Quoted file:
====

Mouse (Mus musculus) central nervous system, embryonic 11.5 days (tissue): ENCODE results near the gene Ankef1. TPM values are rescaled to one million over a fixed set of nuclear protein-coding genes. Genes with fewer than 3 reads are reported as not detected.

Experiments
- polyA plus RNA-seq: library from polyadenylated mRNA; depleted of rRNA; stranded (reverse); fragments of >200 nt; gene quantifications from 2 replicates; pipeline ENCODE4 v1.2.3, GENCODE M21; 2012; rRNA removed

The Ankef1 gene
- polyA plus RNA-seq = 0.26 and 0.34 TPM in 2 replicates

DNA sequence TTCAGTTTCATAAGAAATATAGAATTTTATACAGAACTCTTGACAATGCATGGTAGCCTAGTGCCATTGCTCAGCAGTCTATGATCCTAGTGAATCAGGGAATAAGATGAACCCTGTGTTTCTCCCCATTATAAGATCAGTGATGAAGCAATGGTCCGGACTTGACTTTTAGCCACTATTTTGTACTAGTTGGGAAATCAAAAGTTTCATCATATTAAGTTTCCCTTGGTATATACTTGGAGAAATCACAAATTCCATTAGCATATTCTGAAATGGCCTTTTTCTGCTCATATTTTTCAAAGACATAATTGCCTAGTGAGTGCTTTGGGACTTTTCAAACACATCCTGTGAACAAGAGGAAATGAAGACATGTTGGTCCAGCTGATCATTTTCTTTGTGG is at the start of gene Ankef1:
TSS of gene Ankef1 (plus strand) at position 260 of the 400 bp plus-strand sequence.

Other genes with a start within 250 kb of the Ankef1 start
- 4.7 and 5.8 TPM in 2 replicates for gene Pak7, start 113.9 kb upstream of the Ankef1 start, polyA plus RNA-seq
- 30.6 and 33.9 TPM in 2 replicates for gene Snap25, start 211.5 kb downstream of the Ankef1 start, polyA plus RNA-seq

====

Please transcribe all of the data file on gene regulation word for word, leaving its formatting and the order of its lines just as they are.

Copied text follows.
Mouse (Mus musculus) central nervous system, embryonic 11.5 days (tissue): ENCODE results near the gene Ankef1. TPM values are rescaled to one million over a fixed set of nuclear protein-coding genes. Genes with fewer than 3 reads are reported as not detected.

Experiments
- polyA plus RNA-seq: library from polyadenylated mRNA; depleted of rRNA; stranded (reverse); fragments of >200 nt; gene quantifications from 2 replicates; pipeline ENCODE4 v1.2.3, GENCODE M21; 2012; rRNA removed

The Ankef1 gene
- polyA plus RNA-seq = 0.26 and 0.34 TPM in 2 replicates

DNA sequence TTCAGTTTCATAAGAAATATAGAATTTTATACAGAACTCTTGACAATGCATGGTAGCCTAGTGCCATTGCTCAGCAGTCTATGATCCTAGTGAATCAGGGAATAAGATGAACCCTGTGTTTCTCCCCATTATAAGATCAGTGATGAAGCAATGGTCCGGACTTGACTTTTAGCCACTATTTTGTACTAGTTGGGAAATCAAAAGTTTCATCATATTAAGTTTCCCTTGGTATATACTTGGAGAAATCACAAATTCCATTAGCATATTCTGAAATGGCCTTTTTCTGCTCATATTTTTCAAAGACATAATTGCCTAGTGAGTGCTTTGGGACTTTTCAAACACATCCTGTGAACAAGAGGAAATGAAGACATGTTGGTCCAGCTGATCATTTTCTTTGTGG is at the start of gene Ankef1:
TSS of gene Ankef1 (plus strand) at position 260 of the 400 bp plus-strand sequence.

Other genes with a start within 250 kb of the Ankef1 start
- 4.7 and 5.8 TPM in 2 replicates for gene Pak7, start 113.9 kb upstream of the Ankef1 start, polyA plus RNA-seq
- 30.6 and 33.9 TPM in 2 replicates for gene Snap25, start 211.5 kb downstream of the Ankef1 start, polyA plus RNA-seq